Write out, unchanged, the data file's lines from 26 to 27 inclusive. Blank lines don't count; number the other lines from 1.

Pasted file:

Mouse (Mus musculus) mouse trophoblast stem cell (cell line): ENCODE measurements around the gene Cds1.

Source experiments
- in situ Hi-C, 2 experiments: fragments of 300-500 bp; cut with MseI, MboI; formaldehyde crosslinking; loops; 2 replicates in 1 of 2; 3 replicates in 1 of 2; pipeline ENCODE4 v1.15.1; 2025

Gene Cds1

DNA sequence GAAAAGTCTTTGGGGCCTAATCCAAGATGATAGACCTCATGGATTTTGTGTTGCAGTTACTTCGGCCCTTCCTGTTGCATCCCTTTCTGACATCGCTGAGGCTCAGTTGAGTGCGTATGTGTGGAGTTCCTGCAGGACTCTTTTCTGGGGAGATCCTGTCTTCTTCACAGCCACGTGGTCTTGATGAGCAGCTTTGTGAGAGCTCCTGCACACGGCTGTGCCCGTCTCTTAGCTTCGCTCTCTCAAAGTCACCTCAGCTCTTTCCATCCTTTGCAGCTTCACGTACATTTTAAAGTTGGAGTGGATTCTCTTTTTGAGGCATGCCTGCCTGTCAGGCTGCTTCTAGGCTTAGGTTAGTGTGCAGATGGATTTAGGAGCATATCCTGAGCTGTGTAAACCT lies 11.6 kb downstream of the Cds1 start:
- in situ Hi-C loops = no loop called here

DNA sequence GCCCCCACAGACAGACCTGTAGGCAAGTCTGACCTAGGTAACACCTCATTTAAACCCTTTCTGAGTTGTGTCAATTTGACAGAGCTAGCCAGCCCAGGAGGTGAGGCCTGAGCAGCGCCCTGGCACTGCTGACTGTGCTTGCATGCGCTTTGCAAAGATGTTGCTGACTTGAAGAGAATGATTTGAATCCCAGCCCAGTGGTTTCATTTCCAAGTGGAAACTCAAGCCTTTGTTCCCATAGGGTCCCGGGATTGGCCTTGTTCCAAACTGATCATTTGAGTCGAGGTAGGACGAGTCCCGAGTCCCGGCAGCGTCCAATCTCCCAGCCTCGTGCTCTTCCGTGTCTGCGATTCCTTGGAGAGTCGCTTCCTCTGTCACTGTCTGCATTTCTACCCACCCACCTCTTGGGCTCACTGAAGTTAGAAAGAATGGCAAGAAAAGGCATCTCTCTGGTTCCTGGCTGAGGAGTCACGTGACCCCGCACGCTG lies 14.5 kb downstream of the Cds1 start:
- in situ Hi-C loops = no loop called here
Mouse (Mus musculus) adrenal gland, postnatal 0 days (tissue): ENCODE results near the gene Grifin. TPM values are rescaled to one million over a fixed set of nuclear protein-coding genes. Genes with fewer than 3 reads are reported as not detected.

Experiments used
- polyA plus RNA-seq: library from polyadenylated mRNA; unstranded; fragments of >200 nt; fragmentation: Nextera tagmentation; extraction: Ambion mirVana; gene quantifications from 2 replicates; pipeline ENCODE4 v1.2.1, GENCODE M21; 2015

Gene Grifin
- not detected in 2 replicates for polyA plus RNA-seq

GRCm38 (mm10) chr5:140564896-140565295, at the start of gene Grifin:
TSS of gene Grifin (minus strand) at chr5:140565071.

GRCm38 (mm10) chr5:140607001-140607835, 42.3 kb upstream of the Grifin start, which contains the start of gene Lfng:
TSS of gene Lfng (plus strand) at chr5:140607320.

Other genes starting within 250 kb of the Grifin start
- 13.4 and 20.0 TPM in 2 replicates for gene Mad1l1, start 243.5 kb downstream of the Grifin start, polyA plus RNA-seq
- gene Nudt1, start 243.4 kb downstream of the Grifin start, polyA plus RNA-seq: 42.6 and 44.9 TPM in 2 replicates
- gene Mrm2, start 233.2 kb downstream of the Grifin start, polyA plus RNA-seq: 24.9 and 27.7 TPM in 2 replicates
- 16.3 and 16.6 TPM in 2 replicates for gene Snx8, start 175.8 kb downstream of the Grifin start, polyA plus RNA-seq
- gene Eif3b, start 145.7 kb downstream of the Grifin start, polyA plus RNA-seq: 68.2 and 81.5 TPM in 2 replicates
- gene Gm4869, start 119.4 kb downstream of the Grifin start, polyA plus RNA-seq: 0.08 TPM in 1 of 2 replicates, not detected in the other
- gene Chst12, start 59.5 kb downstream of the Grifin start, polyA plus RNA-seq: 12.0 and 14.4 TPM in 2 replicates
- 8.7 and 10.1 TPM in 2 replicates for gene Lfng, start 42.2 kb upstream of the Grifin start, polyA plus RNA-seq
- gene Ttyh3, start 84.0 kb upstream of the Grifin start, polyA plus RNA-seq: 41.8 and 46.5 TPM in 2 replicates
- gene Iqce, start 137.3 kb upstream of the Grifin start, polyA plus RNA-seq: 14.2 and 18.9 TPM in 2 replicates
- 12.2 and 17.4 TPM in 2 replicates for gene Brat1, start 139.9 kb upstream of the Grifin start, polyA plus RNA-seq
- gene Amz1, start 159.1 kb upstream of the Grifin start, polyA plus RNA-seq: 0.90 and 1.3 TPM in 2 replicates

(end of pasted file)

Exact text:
- 8.7 and 10.1 TPM in 2 replicates for gene Lfng, start 42.2 kb upstream of the Grifin start, polyA plus RNA-seq
- gene Ttyh3, start 84.0 kb upstream of the Grifin start, polyA plus RNA-seq: 41.8 and 46.5 TPM in 2 replicates